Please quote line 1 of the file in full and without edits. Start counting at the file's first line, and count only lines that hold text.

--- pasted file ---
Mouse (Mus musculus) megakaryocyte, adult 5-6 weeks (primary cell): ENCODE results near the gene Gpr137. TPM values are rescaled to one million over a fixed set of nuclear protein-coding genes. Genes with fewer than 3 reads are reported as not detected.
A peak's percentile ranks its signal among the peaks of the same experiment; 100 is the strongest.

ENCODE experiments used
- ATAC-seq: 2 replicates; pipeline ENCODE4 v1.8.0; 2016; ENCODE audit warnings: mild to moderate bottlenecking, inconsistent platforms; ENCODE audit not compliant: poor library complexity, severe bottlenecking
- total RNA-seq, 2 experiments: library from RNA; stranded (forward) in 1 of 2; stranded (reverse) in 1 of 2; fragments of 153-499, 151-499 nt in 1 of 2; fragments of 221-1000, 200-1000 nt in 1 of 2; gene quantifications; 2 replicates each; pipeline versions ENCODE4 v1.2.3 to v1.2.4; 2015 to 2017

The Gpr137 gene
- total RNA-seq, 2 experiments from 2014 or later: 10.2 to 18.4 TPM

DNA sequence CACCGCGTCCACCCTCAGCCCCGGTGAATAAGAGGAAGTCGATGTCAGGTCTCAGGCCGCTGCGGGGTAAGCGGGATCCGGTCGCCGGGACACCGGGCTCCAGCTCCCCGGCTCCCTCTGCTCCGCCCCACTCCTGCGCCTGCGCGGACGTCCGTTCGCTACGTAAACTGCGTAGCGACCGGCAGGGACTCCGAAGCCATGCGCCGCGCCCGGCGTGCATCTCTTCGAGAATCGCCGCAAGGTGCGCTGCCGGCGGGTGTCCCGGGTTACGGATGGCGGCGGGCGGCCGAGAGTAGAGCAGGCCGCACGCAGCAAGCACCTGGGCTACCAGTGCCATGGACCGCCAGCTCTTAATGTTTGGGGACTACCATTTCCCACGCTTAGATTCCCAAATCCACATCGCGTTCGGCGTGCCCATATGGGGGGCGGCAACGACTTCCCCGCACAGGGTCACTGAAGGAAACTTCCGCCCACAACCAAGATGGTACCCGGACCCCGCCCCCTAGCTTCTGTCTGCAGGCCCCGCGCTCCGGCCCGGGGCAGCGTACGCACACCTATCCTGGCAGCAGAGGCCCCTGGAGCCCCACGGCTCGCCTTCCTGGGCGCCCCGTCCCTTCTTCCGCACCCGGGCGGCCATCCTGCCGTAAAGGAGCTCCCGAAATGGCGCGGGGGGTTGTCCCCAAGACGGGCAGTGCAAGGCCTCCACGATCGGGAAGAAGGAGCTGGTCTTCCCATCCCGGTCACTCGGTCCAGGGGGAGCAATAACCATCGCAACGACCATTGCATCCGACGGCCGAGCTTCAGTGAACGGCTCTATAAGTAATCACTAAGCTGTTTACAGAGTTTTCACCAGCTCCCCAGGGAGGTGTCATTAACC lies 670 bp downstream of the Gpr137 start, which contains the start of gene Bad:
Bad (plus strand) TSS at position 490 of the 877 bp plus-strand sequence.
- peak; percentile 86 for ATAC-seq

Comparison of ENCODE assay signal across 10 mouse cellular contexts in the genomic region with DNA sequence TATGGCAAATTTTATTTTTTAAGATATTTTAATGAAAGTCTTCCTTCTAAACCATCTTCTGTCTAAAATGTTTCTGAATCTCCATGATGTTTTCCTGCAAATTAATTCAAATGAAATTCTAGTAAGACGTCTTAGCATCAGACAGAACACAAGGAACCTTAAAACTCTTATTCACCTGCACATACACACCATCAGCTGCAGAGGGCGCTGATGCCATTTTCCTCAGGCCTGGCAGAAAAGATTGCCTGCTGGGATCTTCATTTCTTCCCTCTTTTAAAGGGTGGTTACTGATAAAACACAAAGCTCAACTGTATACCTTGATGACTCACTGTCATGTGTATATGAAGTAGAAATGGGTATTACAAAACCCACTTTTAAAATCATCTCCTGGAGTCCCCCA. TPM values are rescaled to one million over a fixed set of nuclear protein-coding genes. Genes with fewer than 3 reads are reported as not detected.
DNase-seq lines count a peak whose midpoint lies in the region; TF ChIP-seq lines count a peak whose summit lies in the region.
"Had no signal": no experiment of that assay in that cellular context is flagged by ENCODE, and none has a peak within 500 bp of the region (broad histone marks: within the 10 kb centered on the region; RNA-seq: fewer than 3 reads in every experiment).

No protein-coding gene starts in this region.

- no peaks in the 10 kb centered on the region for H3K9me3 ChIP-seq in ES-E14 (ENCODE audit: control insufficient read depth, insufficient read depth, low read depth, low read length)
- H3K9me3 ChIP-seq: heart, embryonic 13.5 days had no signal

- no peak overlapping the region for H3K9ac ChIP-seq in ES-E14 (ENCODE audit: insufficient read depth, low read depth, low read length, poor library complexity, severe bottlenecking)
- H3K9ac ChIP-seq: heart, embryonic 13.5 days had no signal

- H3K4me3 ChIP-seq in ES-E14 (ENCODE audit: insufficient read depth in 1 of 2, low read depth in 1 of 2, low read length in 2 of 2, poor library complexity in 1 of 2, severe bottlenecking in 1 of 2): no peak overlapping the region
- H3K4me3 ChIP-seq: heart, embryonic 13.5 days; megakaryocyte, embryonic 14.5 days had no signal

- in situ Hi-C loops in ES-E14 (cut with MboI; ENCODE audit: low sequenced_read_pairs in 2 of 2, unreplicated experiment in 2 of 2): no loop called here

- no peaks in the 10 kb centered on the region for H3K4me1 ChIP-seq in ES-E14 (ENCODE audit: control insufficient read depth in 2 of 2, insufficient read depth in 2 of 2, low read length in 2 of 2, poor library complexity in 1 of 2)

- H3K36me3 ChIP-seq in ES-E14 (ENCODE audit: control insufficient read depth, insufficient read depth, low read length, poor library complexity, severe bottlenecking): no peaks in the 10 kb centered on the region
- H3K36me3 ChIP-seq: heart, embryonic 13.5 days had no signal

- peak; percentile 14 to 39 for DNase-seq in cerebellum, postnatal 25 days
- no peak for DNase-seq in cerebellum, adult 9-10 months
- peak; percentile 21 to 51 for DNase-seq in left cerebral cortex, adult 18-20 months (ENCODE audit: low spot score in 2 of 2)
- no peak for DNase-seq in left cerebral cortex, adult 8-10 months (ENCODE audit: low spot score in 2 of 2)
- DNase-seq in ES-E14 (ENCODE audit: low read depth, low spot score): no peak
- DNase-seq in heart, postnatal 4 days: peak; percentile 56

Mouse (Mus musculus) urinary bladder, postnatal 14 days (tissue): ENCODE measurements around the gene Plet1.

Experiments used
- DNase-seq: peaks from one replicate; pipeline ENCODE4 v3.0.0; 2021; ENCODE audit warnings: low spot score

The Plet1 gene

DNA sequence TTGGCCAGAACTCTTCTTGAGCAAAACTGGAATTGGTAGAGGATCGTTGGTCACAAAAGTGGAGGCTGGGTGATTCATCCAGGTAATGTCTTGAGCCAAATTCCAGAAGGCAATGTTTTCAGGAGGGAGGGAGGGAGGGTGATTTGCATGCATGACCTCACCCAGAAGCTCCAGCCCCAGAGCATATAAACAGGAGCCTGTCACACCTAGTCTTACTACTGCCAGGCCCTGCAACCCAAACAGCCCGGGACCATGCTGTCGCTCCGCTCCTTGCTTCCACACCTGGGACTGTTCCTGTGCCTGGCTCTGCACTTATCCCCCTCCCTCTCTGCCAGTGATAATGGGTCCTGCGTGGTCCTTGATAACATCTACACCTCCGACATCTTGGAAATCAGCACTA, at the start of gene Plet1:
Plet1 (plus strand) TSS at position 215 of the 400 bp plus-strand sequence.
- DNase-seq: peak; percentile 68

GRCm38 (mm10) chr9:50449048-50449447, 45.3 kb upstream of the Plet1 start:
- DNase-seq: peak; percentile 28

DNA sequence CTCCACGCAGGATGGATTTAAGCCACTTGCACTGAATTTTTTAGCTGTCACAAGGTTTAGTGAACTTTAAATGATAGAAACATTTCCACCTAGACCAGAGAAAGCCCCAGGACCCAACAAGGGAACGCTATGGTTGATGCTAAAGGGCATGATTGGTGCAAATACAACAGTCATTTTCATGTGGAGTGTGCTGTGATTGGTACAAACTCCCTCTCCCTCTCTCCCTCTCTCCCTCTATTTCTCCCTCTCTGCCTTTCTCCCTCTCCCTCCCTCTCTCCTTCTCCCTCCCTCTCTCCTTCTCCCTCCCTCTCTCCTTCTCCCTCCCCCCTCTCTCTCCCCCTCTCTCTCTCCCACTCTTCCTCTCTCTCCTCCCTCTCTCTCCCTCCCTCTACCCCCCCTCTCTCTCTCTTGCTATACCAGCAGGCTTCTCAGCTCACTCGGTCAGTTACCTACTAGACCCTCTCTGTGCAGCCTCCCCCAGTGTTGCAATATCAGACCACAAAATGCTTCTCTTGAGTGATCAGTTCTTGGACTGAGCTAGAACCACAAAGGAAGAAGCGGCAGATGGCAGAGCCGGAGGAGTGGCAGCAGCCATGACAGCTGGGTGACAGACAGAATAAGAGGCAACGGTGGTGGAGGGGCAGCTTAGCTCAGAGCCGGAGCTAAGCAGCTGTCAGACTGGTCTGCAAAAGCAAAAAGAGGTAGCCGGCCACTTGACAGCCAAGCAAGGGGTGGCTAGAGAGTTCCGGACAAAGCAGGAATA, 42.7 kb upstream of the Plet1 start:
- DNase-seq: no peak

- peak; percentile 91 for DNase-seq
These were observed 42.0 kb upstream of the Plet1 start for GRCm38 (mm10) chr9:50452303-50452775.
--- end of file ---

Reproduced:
Mouse (Mus musculus) megakaryocyte, adult 5-6 weeks (primary cell): ENCODE results near the gene Gpr137. TPM values are rescaled to one million over a fixed set of nuclear protein-coding genes. Genes with fewer than 3 reads are reported as not detected.